Cardiff Council will look again at the population growth estimates used to draw up its local development plan, after residents raised concerns that they were too high.
The city’s planning boss, Councillor Ralph Cook, has released details of the consultation responses the local authority received following the publication of its LDP preferred strategy in October last year. It proposes building 45,400 new homes by 2026 to cope with a population increase of 26% to 408,000.
But 89% of those who responded to the council’s formal consultation exercise thought the proposed level of growth was too high.
Coun Cook pointed out that the majority of these responses came from people living in areas of the city directly affected by development sites within the LDP, and when the question was put to Cardiff Council’s citizen panel – made up of people living right across the city – 48.6% of people thought the projected level of growth was about right. This compared to 47.2% who thought the estimates were too high, while 4.6% thought they were too low.
However, Coun Cook said that given the differing views he would now ask independent experts to look again at the “most appropriate level of growth” for the final version of the LDP, which is set to be delivered in September. This will take into consideration the 2011 census results, and more up-to-date predictions due to be released in April.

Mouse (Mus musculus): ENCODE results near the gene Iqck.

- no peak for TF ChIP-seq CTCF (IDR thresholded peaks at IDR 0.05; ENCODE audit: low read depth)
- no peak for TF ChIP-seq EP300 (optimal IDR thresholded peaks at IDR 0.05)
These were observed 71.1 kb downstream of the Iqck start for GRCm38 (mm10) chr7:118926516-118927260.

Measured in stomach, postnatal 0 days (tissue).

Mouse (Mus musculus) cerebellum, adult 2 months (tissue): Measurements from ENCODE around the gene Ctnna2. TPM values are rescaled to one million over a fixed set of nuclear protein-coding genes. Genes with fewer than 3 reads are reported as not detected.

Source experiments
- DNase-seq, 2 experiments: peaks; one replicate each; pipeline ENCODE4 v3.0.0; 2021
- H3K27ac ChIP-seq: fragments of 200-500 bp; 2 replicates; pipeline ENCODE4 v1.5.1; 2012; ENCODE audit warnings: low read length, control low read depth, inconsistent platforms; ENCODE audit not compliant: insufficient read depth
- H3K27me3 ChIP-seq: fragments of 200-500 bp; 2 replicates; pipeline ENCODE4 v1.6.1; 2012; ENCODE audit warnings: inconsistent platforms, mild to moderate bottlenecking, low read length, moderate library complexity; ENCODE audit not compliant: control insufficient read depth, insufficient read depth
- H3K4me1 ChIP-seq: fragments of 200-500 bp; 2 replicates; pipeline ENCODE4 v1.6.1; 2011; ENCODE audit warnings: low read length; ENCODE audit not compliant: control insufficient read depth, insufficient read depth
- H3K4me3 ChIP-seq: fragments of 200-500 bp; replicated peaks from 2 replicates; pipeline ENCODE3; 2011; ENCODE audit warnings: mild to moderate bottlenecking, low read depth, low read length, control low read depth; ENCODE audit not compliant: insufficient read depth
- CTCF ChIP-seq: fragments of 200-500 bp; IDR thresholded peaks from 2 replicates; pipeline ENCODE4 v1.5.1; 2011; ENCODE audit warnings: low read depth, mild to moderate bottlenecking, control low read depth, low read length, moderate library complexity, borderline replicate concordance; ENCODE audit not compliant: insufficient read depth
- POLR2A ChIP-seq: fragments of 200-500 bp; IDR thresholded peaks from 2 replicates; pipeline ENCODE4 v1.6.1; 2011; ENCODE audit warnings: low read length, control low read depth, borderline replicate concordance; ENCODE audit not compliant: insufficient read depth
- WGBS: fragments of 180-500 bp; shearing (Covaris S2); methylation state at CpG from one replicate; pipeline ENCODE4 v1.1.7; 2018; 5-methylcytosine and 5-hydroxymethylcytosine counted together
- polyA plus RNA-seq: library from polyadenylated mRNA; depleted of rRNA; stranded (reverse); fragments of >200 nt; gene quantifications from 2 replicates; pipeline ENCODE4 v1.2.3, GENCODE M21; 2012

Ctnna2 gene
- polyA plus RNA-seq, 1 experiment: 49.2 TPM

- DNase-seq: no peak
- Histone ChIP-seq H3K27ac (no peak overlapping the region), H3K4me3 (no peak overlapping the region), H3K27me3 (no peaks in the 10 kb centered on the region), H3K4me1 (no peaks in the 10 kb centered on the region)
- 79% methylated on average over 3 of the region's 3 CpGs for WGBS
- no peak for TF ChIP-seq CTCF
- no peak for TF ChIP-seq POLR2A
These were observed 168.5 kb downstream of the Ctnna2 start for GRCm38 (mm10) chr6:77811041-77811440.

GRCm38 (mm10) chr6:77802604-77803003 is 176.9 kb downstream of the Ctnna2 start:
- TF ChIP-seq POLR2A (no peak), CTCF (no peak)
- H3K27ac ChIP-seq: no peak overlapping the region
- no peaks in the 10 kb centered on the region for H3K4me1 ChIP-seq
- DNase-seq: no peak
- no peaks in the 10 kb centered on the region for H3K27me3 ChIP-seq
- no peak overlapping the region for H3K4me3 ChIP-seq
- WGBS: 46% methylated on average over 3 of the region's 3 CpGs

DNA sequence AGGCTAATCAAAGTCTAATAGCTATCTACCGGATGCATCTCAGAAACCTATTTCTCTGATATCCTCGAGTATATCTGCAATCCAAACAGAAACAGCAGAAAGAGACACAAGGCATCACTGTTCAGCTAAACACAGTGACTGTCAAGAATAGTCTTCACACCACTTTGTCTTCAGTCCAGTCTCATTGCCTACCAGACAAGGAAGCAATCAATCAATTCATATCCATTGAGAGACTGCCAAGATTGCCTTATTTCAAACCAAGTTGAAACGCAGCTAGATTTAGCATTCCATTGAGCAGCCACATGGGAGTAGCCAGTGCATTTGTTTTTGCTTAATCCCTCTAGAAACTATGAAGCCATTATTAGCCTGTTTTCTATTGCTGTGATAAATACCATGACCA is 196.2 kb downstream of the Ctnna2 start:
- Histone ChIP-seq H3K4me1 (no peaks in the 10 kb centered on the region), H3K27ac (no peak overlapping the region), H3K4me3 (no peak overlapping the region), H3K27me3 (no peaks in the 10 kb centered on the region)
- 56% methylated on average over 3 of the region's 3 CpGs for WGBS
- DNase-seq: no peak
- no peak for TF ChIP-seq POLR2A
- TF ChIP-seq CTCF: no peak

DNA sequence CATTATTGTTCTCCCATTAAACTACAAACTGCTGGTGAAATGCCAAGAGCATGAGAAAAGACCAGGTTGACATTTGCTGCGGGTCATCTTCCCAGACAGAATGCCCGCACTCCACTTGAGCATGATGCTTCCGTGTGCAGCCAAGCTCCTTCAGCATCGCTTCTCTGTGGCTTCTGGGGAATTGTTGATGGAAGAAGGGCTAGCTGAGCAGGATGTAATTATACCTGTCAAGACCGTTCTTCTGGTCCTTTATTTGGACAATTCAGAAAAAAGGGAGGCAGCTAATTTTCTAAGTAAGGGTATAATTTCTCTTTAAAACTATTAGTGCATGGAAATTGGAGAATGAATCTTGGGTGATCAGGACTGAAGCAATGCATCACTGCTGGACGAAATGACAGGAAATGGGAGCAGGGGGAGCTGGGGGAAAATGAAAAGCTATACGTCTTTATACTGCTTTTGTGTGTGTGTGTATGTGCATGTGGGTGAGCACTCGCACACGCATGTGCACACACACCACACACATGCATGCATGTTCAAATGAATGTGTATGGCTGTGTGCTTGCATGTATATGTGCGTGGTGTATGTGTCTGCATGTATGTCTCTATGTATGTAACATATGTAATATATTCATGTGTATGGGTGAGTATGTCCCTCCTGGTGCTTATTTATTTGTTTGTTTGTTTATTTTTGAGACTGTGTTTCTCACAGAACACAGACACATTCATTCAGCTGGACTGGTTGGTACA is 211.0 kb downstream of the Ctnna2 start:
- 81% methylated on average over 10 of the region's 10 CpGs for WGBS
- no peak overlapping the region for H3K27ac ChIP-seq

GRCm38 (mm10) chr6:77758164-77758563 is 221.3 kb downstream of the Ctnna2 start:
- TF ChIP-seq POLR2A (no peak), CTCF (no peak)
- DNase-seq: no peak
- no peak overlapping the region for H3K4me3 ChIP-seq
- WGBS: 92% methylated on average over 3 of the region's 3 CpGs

Coun Cook said: “The [new] results will be used to inform the deposit plan. If they demonstrate that actually the numbers are too high and we won’t require 45,400 homes, then adjustments will be made. We want to see a robustly evidenced, achievable LDP which is designed based on facts.”
The consultation responses also showed an overwhelming level of support for a Cardiff green belt, with 91% of those who responded to the formal consultation agreeing that they would like to see a green belt included in the LDP. 82% of the citizen panel also agreed.
Coun Cook said the idea would now be looked at more closely to see whether it could be included in the deposit LDP, and if so which land might be protected.
He has previously said a “preserved crescent” arching from the Newport boundary to land north of the M4, and west to the Vale of Glamorgan border, could be possible.
When asked about the individual development sites highlighted by the LDP preferred strategy, there were high levels of support for brownfield sites. But the formal consultation responses showed most people objected to development on greenfield sites, especially those close to their own homes.
However, Coun Cook said that the pattern of responses showed “this is not a moral campaign to save green fields”.
He added: “A lot of people [who opposed developments local to them] did not have anything to say about a site a couple of miles away.”
He said the council would now adopt a “masterplanning approach” to look at the issues people have raised, including the layout, quality and phasing of new developments, as well as accompanying facilities and infrastructure.
There will be two drop-in events as part of this masterplanning exercise where people can give more feedback. The first will be on March 13 from 10am to 5pm at St David’s Hall. The second will be on March 18, from midday until 8pm, at the National Museum in Cathays Park.